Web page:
Evidence continues to emerge about the negative health consequences of consuming too much sugar. The sweet stuff has now been linked to a host of diseases, including diabetes, heart disease, and even dementia.
Part of the reason sugar has become so ubiquitous in the American diet has to do with the low-fat craze of the last couple decades. When food manufacturers began removing fat from processed foods, flavor suffered. To compensate, they began replacing fat with sugar. Slowly, but surely, sugar has crept into foods you’d never suspect—foods like ketchup, yogurt, and even salad dressing.
The sugars found naturally in whole foods like fruit are generally fine to consume, since they come with fiber and other nutrients. The real issue is added sugars—things like table sugar you add to your coffee, and added sugars in processed foods like cookies, candy, and most processed foods, in general.
There are hundreds of different names for sugar, making it difficult for the average person to identify the hidden sugars in packaged foods. Here are just some of the names for sugar found on food labels:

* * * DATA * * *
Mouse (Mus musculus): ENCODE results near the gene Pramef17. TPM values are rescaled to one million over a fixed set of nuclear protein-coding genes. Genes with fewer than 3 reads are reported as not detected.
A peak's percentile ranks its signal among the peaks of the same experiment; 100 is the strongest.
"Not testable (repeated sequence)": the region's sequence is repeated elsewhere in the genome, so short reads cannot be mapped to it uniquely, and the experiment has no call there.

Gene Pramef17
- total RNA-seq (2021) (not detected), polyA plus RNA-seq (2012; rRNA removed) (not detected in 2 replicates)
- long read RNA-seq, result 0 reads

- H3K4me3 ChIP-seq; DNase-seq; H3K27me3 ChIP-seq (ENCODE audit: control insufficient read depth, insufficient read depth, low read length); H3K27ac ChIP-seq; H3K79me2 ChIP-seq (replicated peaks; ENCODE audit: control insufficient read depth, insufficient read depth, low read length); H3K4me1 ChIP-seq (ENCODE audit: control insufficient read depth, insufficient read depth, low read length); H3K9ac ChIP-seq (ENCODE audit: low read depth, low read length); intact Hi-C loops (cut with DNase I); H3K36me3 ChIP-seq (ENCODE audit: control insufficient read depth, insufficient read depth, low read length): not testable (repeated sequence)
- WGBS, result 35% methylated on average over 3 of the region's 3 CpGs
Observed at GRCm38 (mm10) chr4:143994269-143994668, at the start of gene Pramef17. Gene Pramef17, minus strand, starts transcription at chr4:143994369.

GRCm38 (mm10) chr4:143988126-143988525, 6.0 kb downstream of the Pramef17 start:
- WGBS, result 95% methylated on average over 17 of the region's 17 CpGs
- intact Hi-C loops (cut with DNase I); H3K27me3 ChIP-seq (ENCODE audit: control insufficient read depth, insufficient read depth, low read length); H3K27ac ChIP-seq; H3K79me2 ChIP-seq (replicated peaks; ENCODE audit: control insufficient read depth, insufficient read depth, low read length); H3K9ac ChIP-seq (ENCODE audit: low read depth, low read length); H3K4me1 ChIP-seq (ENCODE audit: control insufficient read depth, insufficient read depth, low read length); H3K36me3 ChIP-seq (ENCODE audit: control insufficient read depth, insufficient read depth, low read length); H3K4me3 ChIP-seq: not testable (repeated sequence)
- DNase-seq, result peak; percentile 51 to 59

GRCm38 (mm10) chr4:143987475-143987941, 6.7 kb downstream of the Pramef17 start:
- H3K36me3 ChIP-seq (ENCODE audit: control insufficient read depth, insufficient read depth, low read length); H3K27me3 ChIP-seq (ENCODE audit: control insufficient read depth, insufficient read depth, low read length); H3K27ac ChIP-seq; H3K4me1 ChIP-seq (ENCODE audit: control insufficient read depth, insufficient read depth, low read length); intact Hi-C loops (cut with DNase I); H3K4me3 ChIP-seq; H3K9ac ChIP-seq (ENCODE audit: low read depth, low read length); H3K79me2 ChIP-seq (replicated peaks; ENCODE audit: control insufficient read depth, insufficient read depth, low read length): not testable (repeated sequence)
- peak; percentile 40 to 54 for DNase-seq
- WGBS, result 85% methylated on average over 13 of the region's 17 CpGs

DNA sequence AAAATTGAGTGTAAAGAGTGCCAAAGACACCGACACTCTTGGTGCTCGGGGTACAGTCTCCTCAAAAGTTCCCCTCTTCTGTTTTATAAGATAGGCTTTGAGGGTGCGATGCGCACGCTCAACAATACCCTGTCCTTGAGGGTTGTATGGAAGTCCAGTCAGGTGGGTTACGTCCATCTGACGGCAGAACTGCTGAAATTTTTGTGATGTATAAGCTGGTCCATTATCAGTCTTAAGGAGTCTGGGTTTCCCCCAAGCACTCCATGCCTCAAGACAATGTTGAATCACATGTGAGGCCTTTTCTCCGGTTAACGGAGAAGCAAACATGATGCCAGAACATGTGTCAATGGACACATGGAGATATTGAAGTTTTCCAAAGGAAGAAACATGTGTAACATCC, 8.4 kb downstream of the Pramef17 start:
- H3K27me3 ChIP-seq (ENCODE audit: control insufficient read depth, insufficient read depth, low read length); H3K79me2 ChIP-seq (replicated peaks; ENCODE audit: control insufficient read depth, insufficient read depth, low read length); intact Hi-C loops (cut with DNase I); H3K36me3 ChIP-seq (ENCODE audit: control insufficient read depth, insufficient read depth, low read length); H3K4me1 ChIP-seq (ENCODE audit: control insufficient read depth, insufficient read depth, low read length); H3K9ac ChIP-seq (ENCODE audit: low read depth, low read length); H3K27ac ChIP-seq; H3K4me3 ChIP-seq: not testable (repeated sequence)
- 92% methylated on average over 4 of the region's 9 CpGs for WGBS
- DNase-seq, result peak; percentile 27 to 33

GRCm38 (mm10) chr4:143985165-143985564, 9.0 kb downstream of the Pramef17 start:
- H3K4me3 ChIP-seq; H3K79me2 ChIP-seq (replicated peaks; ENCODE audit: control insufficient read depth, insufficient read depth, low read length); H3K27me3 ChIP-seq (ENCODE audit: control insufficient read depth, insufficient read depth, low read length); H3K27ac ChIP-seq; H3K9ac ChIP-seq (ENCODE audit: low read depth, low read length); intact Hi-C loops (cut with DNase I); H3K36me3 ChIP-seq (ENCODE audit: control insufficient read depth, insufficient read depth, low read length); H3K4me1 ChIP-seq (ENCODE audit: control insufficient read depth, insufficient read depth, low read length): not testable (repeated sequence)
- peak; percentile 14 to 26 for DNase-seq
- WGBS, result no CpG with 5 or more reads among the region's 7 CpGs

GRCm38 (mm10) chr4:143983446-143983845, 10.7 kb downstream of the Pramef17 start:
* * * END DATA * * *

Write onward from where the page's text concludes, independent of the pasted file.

- Barley Malt
- Glucose solids
- Rice Syrup
Today, more than half of Americans consume a half a pound of sugar every day. This is an enormous increase from just a few hundred years ago, when sugar was a luxury available only to the wealthy and average consumption was around four pounds per year.
The World Health Organization (WHO) recently reduced its recommendations for sugar consumption to about 25 grams, or 6 teaspoons per day. Consider that a regular (non-diet) soda has between 35 and 41 grams of sugar per 12 ounces.
How to Reduce Your Sugar Consumption
The best way to reduce the amount of sugar you consume is to eat mostly whole, unprocessed foods like fresh fruits and vegetables, whole grains like brown rice and pasta, nuts, beans and meats. Limit processed foods like cookies, pastries, candy, and limit added sugar to special occasions. Evidence continues to emerge about the dangers of heavy sugar consumption. Protect your health and keep insurance costs down with a healthy, balanced, low-sugar diet.
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